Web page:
Chayes writes that the helplessness experienced by individuals subjected to incessant corruption predisposes them to join extremist networks, who in turn employ anti-corruption rhetoric in their propaganda (ironically, as extremist groups regularly employ corrupt practices). In Afghanistan, Chayes recounts interviews with Taliban insurgents who cited government corruption more frequently than a strictly religious rationale for joining the movement. Additionally, a new report by Transparency International UK backs this thesis with case studies evaluating anti-corruption recruitment narratives by ISIS, extremist groups in Libya, and Boko Haram. A further case study on the June 2014 fall of the Iraqi army details the process by which acute corruption hollows out security forces and thus undermines national security.

Although researchers acknowledge that it is probably impossible to determine the exact pathways by which an individual radicalizes (the same difficulty as predicting any life choice), it is clear from Chayes’ and others’ research that corruption in the aggregate is a driver of insecurity. As such, it makes sense to elevate anti-corruption arguments to the same level of urgency that other security threats command.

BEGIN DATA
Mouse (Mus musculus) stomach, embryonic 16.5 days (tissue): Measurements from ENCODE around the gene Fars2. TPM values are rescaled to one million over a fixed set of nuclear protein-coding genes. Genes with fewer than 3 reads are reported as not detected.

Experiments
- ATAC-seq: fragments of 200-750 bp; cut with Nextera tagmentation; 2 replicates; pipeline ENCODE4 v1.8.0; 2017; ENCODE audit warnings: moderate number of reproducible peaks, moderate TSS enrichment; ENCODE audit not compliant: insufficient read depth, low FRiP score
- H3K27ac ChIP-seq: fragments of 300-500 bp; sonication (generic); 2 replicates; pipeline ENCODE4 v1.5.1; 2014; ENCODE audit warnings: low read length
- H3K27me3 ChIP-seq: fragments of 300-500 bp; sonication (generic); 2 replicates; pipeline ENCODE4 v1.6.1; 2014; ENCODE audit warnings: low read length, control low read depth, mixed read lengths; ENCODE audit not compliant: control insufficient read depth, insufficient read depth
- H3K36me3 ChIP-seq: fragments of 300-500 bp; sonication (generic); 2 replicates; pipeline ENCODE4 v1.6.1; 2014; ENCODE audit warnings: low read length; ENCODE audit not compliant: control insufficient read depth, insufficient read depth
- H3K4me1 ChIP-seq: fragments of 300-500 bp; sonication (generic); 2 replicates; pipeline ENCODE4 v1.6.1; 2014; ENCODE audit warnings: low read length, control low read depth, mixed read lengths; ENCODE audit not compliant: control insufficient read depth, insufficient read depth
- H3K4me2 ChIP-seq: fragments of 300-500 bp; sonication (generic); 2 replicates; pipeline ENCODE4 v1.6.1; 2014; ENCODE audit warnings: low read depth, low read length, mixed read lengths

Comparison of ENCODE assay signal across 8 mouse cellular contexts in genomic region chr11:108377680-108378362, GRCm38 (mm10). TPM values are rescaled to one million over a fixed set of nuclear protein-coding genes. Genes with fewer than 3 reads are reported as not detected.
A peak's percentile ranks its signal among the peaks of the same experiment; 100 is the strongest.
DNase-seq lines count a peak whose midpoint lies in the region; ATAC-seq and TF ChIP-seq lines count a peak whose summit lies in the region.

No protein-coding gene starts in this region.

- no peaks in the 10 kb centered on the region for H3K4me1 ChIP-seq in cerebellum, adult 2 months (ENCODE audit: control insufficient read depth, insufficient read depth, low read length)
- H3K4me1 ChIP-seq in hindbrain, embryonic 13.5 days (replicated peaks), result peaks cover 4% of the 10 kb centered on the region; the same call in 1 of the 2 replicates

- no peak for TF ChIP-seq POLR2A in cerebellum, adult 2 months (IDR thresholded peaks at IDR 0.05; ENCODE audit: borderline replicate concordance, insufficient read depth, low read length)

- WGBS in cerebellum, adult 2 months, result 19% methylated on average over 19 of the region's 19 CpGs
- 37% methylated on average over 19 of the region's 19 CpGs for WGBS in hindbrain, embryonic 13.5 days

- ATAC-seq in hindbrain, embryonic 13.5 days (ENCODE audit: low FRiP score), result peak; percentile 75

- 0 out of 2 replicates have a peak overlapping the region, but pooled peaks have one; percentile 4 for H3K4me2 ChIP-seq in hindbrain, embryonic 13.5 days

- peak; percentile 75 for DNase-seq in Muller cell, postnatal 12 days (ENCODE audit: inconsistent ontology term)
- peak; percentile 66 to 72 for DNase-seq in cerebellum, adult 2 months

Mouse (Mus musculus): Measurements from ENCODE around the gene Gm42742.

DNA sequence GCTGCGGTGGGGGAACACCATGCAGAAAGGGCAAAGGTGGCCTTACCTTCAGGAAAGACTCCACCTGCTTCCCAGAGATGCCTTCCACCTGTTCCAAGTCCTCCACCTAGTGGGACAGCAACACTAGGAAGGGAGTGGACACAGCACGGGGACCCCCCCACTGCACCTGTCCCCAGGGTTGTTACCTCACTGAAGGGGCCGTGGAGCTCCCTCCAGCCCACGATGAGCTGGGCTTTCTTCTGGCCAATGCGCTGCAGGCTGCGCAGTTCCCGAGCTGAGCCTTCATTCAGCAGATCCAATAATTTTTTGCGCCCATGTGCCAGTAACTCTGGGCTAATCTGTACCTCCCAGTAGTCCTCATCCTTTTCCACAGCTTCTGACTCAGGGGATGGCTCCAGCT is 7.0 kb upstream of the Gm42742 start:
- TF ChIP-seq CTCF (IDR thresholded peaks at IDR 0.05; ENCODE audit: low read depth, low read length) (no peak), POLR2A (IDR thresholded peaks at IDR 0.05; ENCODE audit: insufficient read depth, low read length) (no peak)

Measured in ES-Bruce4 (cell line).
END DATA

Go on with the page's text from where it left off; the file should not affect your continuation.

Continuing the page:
Skeptics may respond, “Wait, what does this have to do with the private sector? Aren’t the disaffected individuals reacting against a corrupt public sector?” Not exclusively. Although many of the examples cited by Chayes and others feature corrupt judges, police, and other officials, it would be a mistake to assume that people are unaware of corporate corruption, or that corporate corruption does not affect and infuriate them. Besides, in many countries, the public-private line is blurred, with the government controlling large parts of the economy or having corrupt relationships with certain corporations. Finally, governments who allow rampant corruption within the private sector to go unchecked are themselves engaging in corruption, undermining their legitimacy, and eroding governance and accountability norms. Although more narrow research would be useful for surmising whether there is a relationship between public attitudes on corporate corruption and support for extremist groups, it would be exceedingly difficult to disentangle the public and private concepts.